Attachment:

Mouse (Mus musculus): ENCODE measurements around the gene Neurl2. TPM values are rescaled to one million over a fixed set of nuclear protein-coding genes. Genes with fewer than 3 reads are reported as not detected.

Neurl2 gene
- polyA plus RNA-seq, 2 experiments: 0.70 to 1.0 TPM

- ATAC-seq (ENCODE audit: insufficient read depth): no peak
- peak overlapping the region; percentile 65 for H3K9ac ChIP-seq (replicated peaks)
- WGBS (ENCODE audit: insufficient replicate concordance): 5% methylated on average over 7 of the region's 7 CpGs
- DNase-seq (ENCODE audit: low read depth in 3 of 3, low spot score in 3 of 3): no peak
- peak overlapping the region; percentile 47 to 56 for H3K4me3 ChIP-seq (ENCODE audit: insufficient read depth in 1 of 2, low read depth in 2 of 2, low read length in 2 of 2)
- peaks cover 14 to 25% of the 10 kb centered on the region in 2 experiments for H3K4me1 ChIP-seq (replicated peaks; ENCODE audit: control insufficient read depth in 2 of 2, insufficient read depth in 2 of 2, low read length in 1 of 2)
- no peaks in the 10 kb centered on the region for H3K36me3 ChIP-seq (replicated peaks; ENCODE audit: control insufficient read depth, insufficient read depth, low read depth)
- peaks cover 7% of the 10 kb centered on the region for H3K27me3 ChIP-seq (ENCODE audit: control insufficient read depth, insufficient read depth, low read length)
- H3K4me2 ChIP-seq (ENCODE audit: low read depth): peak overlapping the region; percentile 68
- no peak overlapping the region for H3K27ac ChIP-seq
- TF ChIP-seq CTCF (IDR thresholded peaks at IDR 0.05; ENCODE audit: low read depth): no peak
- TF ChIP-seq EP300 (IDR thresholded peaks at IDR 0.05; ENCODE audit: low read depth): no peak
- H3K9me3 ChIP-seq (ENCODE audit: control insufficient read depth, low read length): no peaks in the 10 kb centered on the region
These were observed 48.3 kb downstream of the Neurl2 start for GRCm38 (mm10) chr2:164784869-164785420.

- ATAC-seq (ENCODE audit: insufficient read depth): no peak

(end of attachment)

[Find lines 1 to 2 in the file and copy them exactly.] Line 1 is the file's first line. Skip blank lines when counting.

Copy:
Mouse (Mus musculus): ENCODE measurements around the gene Neurl2. TPM values are rescaled to one million over a fixed set of nuclear protein-coding genes. Genes with fewer than 3 reads are reported as not detected.

Neurl2 gene